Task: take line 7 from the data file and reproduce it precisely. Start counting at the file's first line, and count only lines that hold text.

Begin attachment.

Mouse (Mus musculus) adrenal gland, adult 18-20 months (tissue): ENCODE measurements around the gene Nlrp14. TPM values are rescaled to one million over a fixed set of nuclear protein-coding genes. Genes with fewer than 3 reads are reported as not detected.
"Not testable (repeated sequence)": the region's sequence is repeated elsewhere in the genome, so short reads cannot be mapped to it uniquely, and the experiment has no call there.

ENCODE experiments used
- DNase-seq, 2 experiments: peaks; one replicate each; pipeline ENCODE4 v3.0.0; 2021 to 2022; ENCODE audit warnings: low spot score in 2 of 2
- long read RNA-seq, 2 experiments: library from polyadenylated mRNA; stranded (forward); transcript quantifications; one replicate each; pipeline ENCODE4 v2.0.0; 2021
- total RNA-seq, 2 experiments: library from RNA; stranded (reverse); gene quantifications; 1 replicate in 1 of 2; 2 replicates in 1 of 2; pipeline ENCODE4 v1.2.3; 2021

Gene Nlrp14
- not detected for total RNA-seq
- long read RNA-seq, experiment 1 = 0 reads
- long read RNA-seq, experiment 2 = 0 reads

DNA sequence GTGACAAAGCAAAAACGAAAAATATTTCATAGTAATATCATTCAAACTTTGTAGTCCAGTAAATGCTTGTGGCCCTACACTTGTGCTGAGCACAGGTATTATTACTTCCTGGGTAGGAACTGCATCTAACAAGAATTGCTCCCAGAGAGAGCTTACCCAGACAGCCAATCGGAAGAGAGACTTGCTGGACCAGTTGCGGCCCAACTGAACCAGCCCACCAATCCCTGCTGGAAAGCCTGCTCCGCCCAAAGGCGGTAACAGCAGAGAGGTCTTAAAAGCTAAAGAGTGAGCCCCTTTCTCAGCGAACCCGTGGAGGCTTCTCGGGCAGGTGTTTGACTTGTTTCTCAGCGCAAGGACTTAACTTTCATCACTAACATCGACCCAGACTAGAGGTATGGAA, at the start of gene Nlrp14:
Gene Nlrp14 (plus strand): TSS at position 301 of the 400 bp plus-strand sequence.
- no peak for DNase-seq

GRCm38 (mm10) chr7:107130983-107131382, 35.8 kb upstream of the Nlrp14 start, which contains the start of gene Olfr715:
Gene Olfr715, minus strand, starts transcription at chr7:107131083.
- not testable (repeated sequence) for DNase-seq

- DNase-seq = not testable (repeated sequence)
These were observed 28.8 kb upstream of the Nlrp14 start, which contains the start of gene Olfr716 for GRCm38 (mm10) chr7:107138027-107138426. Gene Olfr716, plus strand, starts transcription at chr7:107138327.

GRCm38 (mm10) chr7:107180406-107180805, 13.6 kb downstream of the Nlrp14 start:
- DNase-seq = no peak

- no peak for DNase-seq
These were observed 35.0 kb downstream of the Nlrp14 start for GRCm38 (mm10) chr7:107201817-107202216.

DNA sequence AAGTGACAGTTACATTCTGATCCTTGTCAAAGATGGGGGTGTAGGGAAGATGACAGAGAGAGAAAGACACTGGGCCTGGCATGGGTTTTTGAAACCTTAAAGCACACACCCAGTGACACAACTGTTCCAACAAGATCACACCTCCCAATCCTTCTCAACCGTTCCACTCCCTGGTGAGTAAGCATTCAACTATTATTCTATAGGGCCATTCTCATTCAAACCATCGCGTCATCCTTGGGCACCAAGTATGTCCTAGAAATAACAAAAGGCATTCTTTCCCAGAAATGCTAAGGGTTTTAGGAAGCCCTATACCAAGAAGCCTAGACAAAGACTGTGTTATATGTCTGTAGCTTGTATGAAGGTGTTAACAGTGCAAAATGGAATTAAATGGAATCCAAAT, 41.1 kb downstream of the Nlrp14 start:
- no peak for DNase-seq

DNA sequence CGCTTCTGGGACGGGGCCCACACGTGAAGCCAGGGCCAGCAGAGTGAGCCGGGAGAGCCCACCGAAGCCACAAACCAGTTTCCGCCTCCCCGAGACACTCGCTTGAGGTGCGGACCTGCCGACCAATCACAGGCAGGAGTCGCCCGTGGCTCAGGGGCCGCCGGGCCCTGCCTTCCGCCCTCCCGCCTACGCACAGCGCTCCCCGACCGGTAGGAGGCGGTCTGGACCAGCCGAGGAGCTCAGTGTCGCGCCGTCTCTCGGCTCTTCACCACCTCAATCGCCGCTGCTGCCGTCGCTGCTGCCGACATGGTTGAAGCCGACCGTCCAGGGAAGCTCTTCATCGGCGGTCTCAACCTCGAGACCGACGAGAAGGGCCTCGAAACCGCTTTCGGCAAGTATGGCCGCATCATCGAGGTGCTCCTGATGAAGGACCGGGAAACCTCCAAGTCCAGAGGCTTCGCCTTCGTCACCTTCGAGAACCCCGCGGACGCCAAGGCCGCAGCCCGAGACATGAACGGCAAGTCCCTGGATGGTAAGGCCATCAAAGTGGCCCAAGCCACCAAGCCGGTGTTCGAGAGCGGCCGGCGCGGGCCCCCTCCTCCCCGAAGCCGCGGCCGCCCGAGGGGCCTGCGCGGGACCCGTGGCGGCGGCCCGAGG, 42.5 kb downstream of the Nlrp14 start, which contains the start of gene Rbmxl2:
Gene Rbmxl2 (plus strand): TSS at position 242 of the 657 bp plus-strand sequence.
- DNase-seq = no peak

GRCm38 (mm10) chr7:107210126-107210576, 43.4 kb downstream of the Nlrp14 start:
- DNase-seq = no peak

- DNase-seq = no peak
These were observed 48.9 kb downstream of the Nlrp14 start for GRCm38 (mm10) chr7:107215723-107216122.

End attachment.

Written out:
Gene Nlrp14